Oil Spill Sensitivity Mapping – Effective Tool for Oil Spill Response Planning

Written by Sergej Suzdalev, Marine Research Institute, Klaipėda University

Unique landscapes of the Curonian Spit – UNESCO World Heritage Site (Photo: Elena Bulycheva)

The coasts of the southeastern Baltic Sea form unique landscapes along the shores of Poland, Kaliningrad Oblast (Russia), Lithuania, and Latvia. The flat sandy beaches, protective dune ridges, and nearshore sandy spits are attractive resources for human recreation and valuable wildlife habitats.

Here, the intensifying shipping, operation of oil terminals, and offshore platforms pose a constant threat of oil spillages that may have a deleterious influence on coastal and socio-economic resources and the vulnerable marine habitats. During the oil spill response operations, decision-making requires science-based information on the most vulnerable coastal features, biological, socio-economic, and fishery resources available in the area.

In Lithuania, oil spill sensitivity mapping has proved to be an effective tool for oil spill response planning. For over ten years, our personnel at Klaipėda University have been actively involved in assessing the Lithuanian coast’s sensitivity and vulnerability. The methodology for the assessment of coast sensitivity to oil spills has been developed as a result of close scientific collaboration between the universities of Klaipėda (Lithuania) and Wageningen (The Netherlands). The developed oil sensitivity maps are an integrated visualization of the most important biological and socio-economic resources.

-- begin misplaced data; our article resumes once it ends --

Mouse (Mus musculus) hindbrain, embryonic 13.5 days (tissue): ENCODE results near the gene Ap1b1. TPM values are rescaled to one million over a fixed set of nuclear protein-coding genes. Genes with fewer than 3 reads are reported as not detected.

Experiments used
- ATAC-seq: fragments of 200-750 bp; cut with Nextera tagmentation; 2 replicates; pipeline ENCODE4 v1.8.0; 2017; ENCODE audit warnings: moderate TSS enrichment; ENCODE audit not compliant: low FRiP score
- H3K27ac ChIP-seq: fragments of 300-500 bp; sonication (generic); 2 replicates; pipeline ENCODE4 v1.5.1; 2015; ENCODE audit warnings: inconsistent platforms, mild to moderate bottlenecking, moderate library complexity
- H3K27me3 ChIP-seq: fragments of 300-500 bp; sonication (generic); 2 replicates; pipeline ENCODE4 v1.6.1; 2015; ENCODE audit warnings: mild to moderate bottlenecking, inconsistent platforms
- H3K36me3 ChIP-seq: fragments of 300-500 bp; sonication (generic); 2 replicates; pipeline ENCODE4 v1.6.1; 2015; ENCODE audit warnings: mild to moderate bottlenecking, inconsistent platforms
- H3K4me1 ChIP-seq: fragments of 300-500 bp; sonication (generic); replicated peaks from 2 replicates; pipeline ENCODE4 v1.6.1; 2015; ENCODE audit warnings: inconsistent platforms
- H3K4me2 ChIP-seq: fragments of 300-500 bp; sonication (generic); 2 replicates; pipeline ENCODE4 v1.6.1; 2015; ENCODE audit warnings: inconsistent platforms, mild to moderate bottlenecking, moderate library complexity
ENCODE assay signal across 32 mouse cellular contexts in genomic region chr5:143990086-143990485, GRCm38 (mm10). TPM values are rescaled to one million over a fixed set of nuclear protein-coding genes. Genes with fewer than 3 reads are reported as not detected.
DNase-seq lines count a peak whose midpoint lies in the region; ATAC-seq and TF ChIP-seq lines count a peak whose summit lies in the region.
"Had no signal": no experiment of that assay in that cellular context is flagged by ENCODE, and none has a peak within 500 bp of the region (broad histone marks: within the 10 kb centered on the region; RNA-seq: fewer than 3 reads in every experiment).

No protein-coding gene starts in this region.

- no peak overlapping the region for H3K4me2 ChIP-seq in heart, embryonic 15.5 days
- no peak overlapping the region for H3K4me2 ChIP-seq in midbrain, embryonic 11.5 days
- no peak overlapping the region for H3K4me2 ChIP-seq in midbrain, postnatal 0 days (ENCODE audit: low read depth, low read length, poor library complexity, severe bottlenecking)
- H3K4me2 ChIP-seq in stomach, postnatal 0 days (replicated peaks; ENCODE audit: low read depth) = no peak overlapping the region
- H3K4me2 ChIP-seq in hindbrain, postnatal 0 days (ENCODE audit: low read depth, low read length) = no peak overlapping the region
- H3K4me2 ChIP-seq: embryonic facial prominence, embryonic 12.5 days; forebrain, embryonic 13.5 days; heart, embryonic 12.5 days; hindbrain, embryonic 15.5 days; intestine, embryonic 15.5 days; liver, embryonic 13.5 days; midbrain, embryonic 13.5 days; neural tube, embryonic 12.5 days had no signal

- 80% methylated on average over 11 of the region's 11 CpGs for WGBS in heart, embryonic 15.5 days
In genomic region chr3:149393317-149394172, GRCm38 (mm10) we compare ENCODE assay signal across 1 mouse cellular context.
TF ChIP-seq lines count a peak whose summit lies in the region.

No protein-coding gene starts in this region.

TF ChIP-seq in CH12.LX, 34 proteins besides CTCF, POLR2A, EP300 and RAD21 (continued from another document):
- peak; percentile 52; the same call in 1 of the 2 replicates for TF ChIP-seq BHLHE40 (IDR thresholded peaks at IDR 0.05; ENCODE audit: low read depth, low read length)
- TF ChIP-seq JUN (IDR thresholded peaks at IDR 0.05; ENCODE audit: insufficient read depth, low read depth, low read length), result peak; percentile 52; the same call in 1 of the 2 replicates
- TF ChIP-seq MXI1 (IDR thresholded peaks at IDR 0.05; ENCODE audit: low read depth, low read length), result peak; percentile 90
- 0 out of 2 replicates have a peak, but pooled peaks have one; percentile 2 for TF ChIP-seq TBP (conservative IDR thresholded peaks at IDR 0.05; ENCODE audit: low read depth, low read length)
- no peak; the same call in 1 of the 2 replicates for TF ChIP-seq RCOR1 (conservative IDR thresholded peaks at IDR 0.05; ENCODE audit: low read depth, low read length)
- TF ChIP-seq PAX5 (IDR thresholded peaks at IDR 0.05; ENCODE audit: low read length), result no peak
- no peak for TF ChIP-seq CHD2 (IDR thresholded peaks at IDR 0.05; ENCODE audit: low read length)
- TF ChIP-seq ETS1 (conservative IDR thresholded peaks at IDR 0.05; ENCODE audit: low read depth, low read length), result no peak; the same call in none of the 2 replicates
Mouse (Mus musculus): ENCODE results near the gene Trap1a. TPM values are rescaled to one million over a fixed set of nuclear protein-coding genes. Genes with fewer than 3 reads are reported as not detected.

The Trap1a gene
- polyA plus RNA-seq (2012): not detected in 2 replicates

Overall environmental sensitivity map of Lithuanian coastal area (Compiled by Daniel Depellegrin, 2010)

The results indicate that the Lithuanian coast has two prioritization areas in case of an oil spill. The 25 km long shoreline on the Curonian Spit, a UNESCO World Heritage Site, is one of them. It is characterized by important biotope complexes and valuable socio-economic resources, the white sand beaches. The other is a 10 km long coastal strip on the mainland coast, an area for unique algal beds, herring spawning grounds, important commercial fish stocks, bird wintering areas as well as the most important seaside resort of Palanga.

The evaluation of coastal zone sensitivity towards the potential oil spill and the estimation of possible damage help address the complexity of impacts on ecosystem services. It provides excellent support for decision-making in oil spill response planning.

Palanga resort (left) in Lithuania is one of the most visited recreational areas in southeastern Baltic Sea, the nearshore zone close to Palanga is also an important place for the Furcellaria lumbricalis macrofytes (right) that forms dense meadows on stony bottoms and boulder fields. (Photos by Sergej Suzdalev and Andrius Šiaulys)

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